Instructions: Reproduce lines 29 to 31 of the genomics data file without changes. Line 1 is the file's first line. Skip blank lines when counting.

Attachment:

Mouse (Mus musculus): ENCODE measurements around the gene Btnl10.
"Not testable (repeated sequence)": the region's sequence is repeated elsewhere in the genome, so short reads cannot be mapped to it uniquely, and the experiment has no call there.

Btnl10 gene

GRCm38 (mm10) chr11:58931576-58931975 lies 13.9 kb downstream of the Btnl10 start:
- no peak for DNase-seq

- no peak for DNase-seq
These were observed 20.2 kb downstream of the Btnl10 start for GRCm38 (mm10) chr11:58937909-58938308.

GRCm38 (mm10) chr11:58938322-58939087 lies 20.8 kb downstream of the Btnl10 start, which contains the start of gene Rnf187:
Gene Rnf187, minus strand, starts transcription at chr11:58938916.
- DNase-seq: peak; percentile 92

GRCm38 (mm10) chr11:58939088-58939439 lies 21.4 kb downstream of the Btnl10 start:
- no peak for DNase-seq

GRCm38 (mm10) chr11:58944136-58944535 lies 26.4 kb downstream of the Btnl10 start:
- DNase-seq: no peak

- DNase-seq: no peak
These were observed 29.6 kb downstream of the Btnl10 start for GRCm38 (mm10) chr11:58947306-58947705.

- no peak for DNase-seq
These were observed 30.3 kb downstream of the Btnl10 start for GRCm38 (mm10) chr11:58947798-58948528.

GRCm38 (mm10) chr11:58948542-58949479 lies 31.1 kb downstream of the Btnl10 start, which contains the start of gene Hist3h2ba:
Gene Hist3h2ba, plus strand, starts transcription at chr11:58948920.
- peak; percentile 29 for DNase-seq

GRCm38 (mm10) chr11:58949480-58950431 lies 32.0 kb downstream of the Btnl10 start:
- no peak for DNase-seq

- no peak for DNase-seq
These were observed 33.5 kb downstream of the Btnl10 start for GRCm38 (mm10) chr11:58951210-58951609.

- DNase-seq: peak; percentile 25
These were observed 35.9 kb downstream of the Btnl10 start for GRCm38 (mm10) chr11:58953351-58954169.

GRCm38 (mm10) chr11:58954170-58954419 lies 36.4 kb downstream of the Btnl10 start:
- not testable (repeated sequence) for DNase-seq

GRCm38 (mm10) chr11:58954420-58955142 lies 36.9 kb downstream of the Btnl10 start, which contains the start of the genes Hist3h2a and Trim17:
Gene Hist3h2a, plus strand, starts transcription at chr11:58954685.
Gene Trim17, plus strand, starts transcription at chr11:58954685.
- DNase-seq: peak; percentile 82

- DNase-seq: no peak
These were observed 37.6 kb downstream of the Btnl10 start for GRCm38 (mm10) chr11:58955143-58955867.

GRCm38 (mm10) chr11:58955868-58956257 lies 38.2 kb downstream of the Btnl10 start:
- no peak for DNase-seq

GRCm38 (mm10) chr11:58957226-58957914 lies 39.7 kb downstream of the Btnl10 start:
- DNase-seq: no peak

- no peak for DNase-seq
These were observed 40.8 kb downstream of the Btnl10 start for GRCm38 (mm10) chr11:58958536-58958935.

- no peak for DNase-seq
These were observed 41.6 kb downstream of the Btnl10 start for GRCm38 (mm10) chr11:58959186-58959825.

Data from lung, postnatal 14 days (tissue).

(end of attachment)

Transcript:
- not testable (repeated sequence) for DNase-seq

GRCm38 (mm10) chr11:58954420-58955142 lies 36.9 kb downstream of the Btnl10 start, which contains the start of the genes Hist3h2a and Trim17:
Gene Hist3h2a, plus strand, starts transcription at chr11:58954685.